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The use of this database hurts your organization, too. While you can change how photos are organized within the iPhoto application, you can’t organize them into meaningful folders. Once you leave iPhoto, organization goes out the window and you’re left with a mass of random images.

Speaking of organization, iPhoto will indeed import pictures from your iOS device or other digital camera, but it will place every date a picture is taken into a separate “untitled event.” Meaning, if you take 1-3 pictures per day and import those pictures after 20 days, you’ll have 20 different events to sort through. Organization is sketchy at best and getting events and albums to play nicely with one another requires a Zen-like level of calm that few people possess.

As your database grows, iPhoto slows down to a crawl and what should take a few seconds to import some pictures can be a 10-minute affair as iPhoto tries it’s very best to get the job done.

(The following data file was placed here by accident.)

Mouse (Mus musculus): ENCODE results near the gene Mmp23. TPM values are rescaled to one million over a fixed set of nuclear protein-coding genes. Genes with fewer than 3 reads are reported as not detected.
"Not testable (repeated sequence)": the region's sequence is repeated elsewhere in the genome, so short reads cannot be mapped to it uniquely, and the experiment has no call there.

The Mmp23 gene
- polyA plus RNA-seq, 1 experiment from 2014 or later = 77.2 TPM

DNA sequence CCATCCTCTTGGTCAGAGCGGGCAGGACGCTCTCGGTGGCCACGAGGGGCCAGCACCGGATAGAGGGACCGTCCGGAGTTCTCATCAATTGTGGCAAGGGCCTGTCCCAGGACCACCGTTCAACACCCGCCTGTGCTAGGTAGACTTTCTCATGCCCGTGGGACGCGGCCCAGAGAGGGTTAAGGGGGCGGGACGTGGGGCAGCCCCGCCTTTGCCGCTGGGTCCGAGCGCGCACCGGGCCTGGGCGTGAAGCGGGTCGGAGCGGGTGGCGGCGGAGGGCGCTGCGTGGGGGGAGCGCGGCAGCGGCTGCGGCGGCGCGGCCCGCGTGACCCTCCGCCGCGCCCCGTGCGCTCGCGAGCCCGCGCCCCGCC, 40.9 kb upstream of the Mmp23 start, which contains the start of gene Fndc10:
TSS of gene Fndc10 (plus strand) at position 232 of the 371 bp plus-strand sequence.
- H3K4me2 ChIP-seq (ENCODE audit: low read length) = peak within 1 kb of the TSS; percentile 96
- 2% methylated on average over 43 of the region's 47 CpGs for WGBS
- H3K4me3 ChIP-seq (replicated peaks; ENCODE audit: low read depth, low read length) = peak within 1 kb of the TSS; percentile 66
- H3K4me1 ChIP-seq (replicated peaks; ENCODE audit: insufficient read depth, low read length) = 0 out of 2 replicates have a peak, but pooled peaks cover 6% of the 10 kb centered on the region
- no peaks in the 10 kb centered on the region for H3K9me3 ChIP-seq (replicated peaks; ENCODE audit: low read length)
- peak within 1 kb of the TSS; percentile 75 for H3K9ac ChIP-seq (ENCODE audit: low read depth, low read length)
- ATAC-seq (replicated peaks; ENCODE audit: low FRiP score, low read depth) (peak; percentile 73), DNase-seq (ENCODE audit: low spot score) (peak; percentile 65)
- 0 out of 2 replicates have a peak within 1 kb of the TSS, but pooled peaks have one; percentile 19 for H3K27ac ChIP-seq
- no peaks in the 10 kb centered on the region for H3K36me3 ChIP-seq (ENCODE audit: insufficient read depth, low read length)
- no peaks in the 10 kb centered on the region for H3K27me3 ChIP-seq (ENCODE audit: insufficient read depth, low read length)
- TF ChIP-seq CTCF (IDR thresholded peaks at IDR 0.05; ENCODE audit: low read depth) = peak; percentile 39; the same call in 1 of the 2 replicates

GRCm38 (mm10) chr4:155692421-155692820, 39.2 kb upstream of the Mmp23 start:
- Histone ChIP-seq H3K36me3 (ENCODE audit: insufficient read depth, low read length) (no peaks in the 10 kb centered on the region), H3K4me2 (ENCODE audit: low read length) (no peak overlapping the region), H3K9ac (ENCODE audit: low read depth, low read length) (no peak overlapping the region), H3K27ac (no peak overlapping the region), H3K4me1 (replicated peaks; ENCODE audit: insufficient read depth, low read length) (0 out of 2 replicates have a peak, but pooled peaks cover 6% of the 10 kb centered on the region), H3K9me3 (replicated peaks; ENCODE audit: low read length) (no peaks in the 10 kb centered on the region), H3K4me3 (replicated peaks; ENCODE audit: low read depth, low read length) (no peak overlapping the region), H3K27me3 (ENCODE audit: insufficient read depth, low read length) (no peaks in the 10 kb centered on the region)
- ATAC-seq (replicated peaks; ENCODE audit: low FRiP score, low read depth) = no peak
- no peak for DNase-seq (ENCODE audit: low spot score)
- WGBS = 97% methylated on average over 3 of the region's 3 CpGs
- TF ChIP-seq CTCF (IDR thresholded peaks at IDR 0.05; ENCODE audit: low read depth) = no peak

To finish out the list, Apple touts Photo Stream as an amazing feature of iCloud, yet it barely works in iPhoto. Images don’t show correctly and it’s barely even accessible in the newest iteration: iPhoto 9.5.

iPhoto Alternatives

I could go on and on about why iPhoto sucks, but instead, let’s check out a few pretty great alternatives that will bring back the fun of keeping digital pictures.

Picasa – Free

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Picasa is Google’s free photo application, and it’s pretty great. Picasa can do facial recognition, access GPS location information, and best of all, Picasa lets you organize your photos into whatever folders you want and accesses them wherever you store them. You also get photo filters as well as Google+ sharing and tagging.